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Glasses Hide Health-Tracking Sensors In Their Stylish Frames

Glasses Hide Health-Tracking Sensors In Their Stylish Frames
technology

JINS MEME can track the wearer's mental and physical conditions.

Angeli Rafer
  • 22 may 2014

At first glance, these stylish glasses produced by Tokyo-based eyewear designer JINS seem like an ordinary pair of glasses. However, the JINS MEME glasses offer more than style and comfort: these frames have been specifically designed to monitor your health.

The MEME is the product of a collaboration between industry designers and academics with a particular focus on tiredness. The MEME operates by tracking the correlation between eye-strain and fatigue, and offers up-to-date data on the wearer’s mental and physical tiredness by linking the MEME to a smartphone feed. Users can then keep track of their daily energy levels, ideally taking a break when their MEME notes their tiredness, or avoid dangerous situations, such as driving while exhausted, thanks to the MEME’s monitoring system.

JINS_MEME_Smart_Glases_Smartphone_Application_Demo.jpg

In order to determine how tired a person is, the MEME glasses rely on monitoring a user’s eye movements and gaze. The glasses contain small metallic “electrooculography” sensors in the portions of the frame that touch the face, such as the bridge, nose pads and the bars that rest on the ears. These sensors then measure the electrical potential of the eye movement; changes in voltage are then collected into data that is measured for parameters such as alertness or fatigue. In addition, the MEME also comes equipped with a six-axis motion-tracking sensor built into the frame that calculates different body movements, posture and balance throughout the day. Wearing the MEME while walking or running can then provide information such as calories burned and speed during exercise.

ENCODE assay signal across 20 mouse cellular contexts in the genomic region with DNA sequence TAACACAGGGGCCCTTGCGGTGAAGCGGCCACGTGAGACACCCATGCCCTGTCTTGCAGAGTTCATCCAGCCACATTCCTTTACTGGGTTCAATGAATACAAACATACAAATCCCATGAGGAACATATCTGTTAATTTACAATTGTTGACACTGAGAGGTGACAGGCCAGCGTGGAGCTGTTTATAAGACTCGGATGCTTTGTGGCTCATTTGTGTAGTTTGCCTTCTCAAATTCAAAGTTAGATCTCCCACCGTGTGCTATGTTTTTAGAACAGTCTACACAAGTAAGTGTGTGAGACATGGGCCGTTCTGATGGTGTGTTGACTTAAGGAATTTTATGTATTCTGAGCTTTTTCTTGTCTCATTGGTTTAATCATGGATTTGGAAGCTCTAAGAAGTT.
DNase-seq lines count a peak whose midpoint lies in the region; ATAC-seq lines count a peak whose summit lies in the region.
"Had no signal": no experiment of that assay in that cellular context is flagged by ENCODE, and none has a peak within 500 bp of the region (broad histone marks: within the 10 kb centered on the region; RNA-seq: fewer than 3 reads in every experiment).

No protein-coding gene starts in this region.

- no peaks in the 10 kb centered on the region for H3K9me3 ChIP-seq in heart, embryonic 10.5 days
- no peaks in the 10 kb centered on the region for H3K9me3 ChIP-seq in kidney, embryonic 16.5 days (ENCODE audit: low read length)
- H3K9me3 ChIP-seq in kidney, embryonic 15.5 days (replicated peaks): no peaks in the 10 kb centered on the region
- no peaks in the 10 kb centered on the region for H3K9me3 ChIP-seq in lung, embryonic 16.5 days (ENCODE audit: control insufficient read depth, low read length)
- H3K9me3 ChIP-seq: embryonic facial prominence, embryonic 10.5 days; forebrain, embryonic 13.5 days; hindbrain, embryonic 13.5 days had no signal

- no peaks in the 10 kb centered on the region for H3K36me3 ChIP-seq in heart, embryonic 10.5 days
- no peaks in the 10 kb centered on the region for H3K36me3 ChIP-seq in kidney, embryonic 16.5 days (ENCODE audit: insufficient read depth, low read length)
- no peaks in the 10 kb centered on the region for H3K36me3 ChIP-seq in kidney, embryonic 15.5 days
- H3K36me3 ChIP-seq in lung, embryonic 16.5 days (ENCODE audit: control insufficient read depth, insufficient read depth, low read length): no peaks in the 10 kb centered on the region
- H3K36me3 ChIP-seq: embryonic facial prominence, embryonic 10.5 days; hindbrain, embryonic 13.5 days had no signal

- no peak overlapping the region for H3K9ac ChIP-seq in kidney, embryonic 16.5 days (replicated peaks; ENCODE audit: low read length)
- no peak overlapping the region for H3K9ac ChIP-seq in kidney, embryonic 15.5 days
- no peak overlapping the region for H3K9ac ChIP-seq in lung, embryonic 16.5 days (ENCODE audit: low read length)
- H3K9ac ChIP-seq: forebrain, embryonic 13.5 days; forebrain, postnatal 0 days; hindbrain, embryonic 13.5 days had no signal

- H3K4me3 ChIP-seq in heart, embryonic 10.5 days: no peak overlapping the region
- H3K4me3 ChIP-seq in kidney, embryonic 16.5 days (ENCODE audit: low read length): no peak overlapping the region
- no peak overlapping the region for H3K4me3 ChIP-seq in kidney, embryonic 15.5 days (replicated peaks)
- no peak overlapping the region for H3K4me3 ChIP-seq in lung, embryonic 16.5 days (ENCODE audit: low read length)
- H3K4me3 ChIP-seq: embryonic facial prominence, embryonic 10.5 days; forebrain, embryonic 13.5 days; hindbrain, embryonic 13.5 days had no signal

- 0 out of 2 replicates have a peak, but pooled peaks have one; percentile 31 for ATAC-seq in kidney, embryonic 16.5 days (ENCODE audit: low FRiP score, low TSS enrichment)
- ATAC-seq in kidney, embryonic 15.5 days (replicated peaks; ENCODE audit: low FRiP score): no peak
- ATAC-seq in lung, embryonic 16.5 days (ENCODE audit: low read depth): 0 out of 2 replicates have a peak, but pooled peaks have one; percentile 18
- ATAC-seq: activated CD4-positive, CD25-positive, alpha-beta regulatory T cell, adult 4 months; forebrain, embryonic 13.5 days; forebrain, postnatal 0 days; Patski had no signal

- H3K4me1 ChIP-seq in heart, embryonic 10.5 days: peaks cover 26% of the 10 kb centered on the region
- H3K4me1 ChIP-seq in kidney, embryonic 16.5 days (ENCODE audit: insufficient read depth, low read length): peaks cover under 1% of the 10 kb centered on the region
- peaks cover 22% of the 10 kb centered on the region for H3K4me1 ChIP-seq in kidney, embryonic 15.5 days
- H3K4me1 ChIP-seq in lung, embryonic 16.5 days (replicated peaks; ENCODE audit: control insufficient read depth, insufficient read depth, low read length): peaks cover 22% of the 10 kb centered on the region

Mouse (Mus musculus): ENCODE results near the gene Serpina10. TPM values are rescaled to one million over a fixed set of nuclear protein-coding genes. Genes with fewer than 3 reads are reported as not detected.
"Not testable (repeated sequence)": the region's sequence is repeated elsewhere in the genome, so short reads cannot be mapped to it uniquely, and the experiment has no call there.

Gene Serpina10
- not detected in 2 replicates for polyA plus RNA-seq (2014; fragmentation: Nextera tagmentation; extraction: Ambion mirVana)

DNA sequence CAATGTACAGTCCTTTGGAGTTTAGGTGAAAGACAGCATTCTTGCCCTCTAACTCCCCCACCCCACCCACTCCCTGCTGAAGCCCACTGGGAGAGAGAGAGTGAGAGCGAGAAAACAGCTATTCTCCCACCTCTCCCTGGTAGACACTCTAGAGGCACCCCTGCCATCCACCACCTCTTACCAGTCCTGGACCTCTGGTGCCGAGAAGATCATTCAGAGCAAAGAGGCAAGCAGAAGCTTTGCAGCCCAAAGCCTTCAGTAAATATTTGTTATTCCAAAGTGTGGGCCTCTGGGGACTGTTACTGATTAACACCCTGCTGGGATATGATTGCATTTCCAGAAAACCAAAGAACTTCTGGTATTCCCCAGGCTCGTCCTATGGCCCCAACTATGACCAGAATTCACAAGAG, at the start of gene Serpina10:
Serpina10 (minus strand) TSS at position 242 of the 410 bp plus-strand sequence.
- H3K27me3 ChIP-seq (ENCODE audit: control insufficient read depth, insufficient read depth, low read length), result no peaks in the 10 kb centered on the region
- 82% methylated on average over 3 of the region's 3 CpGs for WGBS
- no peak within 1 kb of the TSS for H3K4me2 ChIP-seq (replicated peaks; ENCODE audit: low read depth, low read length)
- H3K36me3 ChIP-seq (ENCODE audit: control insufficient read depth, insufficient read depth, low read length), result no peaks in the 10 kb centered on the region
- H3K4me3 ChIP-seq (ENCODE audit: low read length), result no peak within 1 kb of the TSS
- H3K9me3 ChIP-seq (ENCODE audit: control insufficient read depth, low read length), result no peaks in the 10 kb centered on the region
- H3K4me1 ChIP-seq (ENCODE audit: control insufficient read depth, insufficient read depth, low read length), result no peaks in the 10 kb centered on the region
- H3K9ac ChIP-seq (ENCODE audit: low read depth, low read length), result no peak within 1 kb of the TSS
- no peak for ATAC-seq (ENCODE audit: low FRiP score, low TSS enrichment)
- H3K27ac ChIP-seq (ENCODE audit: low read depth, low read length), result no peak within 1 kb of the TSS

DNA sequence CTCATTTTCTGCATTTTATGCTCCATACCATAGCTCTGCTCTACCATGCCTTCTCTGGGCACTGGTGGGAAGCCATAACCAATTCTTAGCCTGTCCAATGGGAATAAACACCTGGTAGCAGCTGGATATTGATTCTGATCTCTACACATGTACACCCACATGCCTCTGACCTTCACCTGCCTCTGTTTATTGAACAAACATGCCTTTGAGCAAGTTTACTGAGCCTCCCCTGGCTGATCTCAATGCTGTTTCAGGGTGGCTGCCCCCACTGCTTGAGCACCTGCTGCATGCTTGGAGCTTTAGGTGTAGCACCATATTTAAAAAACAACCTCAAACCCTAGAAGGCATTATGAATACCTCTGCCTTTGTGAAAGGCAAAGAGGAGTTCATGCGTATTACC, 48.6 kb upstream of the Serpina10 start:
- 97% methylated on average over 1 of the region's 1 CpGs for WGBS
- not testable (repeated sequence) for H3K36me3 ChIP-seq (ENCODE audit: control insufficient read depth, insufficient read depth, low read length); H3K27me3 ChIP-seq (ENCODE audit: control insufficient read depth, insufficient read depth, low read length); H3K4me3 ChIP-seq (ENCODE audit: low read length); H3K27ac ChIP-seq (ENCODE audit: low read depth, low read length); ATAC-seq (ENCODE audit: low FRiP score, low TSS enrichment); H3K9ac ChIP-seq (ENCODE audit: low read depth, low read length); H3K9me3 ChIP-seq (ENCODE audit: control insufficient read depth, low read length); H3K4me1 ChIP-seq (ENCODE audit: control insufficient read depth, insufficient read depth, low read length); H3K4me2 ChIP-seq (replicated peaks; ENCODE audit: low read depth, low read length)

Other features include a range of styles, from glasses to sunglasses, and the ability to equip the MEME with prescription lenses. The MEME is lightweight and runs on a rechargeable lithium-ion battery and offers about 8 hours of continuous use. There will be an optional “battery headband” available for purchase that will extend battery life to about 16 hours. It is anticipated to be compatible with Mac, Windows, iOS, and Android devices, and will be available in both English and Japanese languages—though there is no word on overseas sales beyond their upcoming 2015 launch in Japan.

Check out the video below to see how these glasses can be used as a health-monitoring tool.

JINS MEME

[h/t] PC World, Designboom

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